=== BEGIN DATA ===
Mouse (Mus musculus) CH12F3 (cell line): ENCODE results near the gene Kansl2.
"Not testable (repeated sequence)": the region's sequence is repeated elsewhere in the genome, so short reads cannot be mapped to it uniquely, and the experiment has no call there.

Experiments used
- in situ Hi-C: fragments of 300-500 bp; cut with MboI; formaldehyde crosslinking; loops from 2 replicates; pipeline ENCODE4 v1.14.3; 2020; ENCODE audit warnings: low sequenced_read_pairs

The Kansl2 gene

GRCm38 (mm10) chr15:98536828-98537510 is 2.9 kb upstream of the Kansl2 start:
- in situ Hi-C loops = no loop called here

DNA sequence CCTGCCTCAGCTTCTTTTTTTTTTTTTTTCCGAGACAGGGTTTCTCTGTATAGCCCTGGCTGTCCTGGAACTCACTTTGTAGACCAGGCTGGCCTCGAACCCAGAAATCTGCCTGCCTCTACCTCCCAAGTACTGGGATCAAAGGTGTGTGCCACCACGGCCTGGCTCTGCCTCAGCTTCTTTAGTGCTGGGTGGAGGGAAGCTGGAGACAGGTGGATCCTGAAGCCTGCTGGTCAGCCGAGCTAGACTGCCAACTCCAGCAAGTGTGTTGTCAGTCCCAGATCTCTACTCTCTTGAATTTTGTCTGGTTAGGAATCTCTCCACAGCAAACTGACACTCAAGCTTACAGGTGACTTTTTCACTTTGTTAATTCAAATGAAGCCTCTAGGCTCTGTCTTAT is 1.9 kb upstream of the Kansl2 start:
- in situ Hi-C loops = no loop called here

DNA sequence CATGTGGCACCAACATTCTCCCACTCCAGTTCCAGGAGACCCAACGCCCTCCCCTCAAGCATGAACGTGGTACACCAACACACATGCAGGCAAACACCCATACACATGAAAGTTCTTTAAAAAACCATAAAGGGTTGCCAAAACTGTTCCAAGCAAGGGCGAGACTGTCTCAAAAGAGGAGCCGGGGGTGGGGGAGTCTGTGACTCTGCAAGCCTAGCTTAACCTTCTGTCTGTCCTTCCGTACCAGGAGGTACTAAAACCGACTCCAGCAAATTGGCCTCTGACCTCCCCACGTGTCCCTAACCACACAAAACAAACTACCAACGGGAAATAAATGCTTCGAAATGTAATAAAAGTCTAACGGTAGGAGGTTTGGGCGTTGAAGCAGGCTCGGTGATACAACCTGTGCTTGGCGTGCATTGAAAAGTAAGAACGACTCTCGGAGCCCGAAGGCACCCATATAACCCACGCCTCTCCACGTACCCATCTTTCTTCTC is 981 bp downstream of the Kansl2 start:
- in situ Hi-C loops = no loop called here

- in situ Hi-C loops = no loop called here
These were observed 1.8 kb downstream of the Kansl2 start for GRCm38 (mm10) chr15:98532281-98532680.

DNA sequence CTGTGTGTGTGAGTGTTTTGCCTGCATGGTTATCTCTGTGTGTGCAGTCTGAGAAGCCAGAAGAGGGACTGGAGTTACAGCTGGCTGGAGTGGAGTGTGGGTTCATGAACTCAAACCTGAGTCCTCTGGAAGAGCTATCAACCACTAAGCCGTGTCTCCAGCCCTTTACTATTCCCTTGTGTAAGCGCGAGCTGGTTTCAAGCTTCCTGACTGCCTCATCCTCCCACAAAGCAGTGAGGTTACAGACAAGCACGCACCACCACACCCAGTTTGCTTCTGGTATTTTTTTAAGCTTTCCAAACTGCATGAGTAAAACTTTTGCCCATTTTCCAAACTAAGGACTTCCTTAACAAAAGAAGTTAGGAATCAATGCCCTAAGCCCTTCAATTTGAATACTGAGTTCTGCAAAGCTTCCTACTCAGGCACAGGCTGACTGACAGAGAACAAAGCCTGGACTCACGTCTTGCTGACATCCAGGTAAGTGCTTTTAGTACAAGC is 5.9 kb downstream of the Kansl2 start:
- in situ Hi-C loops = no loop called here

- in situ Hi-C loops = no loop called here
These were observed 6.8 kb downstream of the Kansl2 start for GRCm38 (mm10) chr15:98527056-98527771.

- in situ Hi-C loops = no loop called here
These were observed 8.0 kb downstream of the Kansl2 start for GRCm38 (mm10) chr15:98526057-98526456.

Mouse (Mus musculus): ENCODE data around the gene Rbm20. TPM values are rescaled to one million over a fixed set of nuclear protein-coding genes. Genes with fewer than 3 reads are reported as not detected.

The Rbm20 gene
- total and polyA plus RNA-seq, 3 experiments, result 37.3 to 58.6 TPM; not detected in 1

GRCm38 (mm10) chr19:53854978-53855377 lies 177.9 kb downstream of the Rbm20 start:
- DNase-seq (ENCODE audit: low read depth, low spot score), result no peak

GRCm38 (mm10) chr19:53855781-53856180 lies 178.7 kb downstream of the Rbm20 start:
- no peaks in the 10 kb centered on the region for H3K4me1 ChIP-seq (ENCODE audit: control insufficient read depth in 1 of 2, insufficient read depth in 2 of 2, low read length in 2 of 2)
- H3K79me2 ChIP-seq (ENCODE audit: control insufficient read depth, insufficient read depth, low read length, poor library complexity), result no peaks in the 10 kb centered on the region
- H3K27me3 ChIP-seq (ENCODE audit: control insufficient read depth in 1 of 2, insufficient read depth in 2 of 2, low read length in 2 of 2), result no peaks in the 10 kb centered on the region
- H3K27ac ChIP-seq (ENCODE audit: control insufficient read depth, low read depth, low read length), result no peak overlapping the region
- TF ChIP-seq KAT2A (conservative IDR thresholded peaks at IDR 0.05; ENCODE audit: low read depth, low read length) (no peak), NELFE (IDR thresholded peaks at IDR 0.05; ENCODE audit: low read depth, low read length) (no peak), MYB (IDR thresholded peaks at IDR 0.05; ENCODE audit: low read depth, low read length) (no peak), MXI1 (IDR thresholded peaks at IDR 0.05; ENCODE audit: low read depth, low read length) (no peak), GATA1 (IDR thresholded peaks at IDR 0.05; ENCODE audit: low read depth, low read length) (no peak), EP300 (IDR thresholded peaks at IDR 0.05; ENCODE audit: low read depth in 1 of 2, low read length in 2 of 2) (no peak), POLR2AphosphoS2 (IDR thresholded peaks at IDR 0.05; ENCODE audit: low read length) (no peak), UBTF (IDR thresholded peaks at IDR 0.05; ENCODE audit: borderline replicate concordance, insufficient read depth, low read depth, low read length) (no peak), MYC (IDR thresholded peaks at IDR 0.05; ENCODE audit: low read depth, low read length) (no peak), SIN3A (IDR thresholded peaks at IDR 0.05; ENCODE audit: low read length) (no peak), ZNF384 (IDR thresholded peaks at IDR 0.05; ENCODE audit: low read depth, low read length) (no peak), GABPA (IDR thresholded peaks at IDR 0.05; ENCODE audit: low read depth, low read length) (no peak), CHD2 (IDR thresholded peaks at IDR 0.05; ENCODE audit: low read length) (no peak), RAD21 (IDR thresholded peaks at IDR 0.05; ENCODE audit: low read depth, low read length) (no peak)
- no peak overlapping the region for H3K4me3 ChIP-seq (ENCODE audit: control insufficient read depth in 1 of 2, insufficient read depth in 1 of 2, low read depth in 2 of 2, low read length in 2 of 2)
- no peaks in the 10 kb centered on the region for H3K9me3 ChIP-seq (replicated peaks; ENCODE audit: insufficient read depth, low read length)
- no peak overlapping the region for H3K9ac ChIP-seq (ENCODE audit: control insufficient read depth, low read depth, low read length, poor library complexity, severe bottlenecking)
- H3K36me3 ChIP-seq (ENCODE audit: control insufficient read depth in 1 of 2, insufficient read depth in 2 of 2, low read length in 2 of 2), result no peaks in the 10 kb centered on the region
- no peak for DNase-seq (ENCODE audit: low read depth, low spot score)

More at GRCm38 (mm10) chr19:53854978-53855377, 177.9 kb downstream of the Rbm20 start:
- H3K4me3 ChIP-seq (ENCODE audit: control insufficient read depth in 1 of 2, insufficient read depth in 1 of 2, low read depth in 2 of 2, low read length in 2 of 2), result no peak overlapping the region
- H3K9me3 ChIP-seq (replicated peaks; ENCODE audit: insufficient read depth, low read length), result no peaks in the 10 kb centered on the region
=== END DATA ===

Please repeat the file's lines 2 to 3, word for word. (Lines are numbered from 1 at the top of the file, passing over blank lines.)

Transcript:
"Not testable (repeated sequence)": the region's sequence is repeated elsewhere in the genome, so short reads cannot be mapped to it uniquely, and the experiment has no call there.

Experiments used